The last such swearing in ceremony occurred on January 25, 2012, when 10 APJs were sworn in. Thus over the last 5 weeks the Patent Office has added 19 new Administrative Patent Judges, but the Office is not done. The USPTO is currently in the process of doubling the size of the Board by the end of fiscal year 2012, so expect more new appointments soon! In fact, the USPTO is advertising for APJs for the Mechanical Group, APJs for the Communication/Computer/Electrical Groups. I also understand that APJs will be hired for the Detroit satellite office, which will open during the summer of 2012.
In remarks to start the ceremony, Deputy Director of the USPTO Teresa Rea said, in part:
Since the implementation of the Leahy-Smith America Invents Act the United States Patent and Trademark Office has been working diligently toward rebuilding the nation’s intellectual property system from the ground up… By inaugurating a new class of Administrative Jurists the Office is empowered to continue making significant strides in aggressively tackling the backlog of cases that often tie up innovation, innovators, technologies and breakthroughs that may lead to job growth. But the America Invents Act is not just strengthening the Board in numbers. The AIA is also working to establish in-house review processes that will drive down cost prohibitive court costs for inventors. The Judges that we swear in today will be instrumental in shaping that future.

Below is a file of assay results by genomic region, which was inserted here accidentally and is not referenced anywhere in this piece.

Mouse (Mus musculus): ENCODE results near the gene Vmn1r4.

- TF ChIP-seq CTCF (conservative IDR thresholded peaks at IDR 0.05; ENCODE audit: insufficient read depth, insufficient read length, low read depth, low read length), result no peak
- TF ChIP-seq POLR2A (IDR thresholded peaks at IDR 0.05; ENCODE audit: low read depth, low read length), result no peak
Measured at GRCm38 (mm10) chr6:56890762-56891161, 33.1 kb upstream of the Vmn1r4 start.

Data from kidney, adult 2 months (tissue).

This nicely captures why it is that so many highly talented individuals are interested in joining the USPTO to become Administrative Patent Judges. The America Invents Act changes the title of the Board to Patent Trial and Appeal Board, and after September 16, 2012, the Board will be responsible for the newly created post-grant review, inter partes review, transitional business method challenges and ultimately for derivation proceedings. This is an historic time for the patent system and many individuals are interested in participating from the front lines inside the Patent Office. As Judge Glenn Perry explained in his brief remarks on behalf of the newly minted APJs, having never worked at the USPTO he felt he had missed something in his career, and he was feeling like a kid on the first day of school now that he has joined the Office.
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